It was just as well that German lawyers always did their own litigation, because until recently there were few counter-cyclical elements to most law firms’ practices. Insolvency and restructuring were the preserves of specialist firms best known for their administration work.
Wellensiek Grub & Partner, Kübler and Schultze & Braun are three of the specialist firms which have dominated the market since the huge wave of work after reunification, the vast majority as court-appointed administrators.
Administration is very much the preserve of lawyers in Germany. With few exceptions, the courts prefer to select lawyers for insolvency work for little reason other than tradition. The administrators have stayed in their own firms rather than be swallowed up by multidisciplinary partnerships or large international law firms. It is very much an individual’s game, with courts being famously picky about who they appoint, with some regions – Berlin is the most infamous example – being a closed shop to all outsiders. This has meant that large law firms find it difficult to enter the administration market as a strategic move, as there is no guarantee that they would have a steady flow of work from a particular court.
Insolvency firms have, by contrast, grown on the back of strong relations with courts dotted around the country and a map of offices of these most successful firms would suggest little rhyme or reason to their geographical spread.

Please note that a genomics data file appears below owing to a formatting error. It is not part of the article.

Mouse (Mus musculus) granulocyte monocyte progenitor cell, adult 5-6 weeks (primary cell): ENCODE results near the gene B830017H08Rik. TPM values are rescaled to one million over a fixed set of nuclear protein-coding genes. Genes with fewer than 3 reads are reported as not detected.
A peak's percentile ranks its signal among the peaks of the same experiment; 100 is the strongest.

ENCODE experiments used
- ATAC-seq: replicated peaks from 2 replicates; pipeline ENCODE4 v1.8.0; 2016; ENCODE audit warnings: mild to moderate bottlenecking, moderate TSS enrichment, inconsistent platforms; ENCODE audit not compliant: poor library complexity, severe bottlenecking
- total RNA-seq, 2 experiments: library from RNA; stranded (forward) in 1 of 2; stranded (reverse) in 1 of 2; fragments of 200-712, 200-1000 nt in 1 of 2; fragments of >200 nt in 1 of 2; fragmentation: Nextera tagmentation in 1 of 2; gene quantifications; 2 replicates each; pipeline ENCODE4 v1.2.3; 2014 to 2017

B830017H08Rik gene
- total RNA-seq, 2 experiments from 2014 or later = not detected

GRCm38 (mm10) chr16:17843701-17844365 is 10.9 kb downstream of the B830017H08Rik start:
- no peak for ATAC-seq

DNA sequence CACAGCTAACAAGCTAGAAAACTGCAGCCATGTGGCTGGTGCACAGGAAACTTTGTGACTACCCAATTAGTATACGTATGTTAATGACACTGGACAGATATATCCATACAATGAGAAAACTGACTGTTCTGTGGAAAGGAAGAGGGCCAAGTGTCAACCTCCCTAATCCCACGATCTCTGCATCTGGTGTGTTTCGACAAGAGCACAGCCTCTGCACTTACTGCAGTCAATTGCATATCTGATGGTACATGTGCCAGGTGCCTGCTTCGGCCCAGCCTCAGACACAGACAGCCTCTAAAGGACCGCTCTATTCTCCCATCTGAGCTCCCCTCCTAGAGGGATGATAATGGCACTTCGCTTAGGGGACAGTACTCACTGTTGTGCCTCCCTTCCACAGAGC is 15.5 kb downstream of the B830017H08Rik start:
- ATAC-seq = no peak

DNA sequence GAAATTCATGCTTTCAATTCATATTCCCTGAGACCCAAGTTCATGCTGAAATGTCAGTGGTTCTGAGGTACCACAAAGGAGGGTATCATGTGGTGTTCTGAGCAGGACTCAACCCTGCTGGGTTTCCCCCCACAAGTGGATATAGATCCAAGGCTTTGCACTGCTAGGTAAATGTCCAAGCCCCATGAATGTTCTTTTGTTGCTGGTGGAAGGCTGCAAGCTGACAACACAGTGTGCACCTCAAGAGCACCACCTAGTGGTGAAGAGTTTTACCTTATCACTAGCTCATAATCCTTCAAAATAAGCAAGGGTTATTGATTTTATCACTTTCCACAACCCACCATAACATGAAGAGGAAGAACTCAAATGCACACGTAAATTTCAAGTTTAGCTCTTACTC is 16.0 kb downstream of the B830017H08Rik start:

There are a few exceptions to this rule – CMS Hasche Sigle has a mid-sized practice in the east of the country and Haarmann Hemmelrath has two increasingly well-known administrators in its Frank-furt and Leipzig offices.
But the firm that really sticks out is White & Case Feddersen, thanks to its outstanding Hamburg team led by Klaus Pannen. It has been built up slowly over the years, confounding observers at other firms who saw such a practice as incompatible with full-service firms. It has grown out of its Hamburg base, becoming active in Dresden, then Düsseldorf and finally Frankfurt. Grabbing the mandate for the highly significant Gontard & Metallbank insolvency was the crowning glory.
Even more unusual is White & Case’s success in broadening the practice beyond Pannen, in contrast to a raft of insolvency firms whose reputation is focused on the name or senior partner. Sven-Holger Undritz and Bettina Schmudde have made a name for themselves in Hamburg as well as Biner Bähr in Düsseldorf.
But not only has White & Case broken the mould by building up a strong administration practice, it is also one of the leading restructuring teams in Germany. Here it moves in a more conventional way and has meaningful competition from other full-service firms in Germany. However, it did bag the highest-profile restructuring of the year, that of the Kirch Group, with former managing partner Axel Bauer taking the lead role, even though the firm does not have an office in Munich, Kirch’s home town. It was also heavily involved in the large and complicated restructuring of Mobilcom.